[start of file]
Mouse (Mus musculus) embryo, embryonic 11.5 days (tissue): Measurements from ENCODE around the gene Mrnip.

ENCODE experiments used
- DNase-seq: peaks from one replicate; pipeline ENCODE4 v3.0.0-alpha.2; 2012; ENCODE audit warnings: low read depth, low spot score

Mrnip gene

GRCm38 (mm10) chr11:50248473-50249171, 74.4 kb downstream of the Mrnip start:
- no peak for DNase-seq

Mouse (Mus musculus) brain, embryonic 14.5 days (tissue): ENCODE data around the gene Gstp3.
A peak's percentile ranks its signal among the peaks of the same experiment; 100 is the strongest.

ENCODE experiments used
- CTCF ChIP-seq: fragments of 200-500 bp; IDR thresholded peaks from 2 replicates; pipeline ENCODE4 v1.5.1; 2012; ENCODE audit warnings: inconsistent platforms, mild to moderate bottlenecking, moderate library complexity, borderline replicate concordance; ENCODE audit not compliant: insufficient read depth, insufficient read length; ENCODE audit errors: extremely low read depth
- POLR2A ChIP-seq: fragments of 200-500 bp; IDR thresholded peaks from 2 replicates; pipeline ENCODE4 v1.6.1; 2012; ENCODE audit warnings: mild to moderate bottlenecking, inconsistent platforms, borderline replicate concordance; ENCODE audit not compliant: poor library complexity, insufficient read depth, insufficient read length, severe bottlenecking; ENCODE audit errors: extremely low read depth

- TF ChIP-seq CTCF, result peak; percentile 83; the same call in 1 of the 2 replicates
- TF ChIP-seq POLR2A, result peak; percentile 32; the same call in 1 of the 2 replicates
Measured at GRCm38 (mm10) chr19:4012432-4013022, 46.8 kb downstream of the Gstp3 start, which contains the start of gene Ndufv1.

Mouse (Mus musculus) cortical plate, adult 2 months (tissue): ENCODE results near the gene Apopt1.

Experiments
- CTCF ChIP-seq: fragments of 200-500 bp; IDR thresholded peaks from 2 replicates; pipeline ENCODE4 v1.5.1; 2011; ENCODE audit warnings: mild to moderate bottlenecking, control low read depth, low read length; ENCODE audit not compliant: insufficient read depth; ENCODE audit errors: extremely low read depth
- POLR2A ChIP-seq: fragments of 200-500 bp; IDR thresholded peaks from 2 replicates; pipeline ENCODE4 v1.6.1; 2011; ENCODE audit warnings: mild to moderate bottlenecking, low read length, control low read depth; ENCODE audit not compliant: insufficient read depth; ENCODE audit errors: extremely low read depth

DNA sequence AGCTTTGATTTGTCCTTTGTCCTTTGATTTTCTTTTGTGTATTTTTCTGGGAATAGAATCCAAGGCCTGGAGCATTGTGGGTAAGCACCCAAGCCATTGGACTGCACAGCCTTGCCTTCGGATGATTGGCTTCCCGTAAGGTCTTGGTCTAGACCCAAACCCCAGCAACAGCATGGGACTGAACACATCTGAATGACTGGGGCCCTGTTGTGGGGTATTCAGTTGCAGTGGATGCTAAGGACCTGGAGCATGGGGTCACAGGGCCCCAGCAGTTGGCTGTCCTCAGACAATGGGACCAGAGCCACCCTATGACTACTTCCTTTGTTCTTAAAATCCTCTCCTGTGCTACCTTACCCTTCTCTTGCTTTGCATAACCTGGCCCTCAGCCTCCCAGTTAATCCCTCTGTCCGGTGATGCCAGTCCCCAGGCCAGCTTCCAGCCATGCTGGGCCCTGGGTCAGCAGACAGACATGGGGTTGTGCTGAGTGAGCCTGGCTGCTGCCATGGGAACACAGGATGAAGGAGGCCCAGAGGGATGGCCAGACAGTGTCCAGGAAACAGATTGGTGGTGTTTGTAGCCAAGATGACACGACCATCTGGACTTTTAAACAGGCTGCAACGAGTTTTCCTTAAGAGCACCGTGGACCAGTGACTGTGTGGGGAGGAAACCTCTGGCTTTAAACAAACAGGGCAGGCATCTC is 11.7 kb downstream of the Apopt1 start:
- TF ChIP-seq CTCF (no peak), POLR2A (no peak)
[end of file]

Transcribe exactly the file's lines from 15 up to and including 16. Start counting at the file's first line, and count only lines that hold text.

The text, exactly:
Mouse (Mus musculus) cortical plate, adult 2 months (tissue): ENCODE results near the gene Apopt1.

Experiments